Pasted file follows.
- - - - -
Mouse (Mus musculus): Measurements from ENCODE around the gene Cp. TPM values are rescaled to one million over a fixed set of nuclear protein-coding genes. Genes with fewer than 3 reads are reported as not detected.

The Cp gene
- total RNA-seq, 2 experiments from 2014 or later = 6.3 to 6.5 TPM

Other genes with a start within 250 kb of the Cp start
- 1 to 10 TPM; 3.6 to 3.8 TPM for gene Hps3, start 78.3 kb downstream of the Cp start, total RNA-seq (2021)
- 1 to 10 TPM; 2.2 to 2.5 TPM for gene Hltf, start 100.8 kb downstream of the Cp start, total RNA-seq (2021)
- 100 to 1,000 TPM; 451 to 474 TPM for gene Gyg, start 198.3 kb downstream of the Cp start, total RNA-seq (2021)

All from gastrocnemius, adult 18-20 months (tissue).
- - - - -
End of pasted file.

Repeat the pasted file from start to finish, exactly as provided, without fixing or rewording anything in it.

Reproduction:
Mouse (Mus musculus): Measurements from ENCODE around the gene Cp. TPM values are rescaled to one million over a fixed set of nuclear protein-coding genes. Genes with fewer than 3 reads are reported as not detected.

The Cp gene
- total RNA-seq, 2 experiments from 2014 or later = 6.3 to 6.5 TPM

Other genes with a start within 250 kb of the Cp start
- 1 to 10 TPM; 3.6 to 3.8 TPM for gene Hps3, start 78.3 kb downstream of the Cp start, total RNA-seq (2021)
- 1 to 10 TPM; 2.2 to 2.5 TPM for gene Hltf, start 100.8 kb downstream of the Cp start, total RNA-seq (2021)
- 100 to 1,000 TPM; 451 to 474 TPM for gene Gyg, start 198.3 kb downstream of the Cp start, total RNA-seq (2021)

All from gastrocnemius, adult 18-20 months (tissue).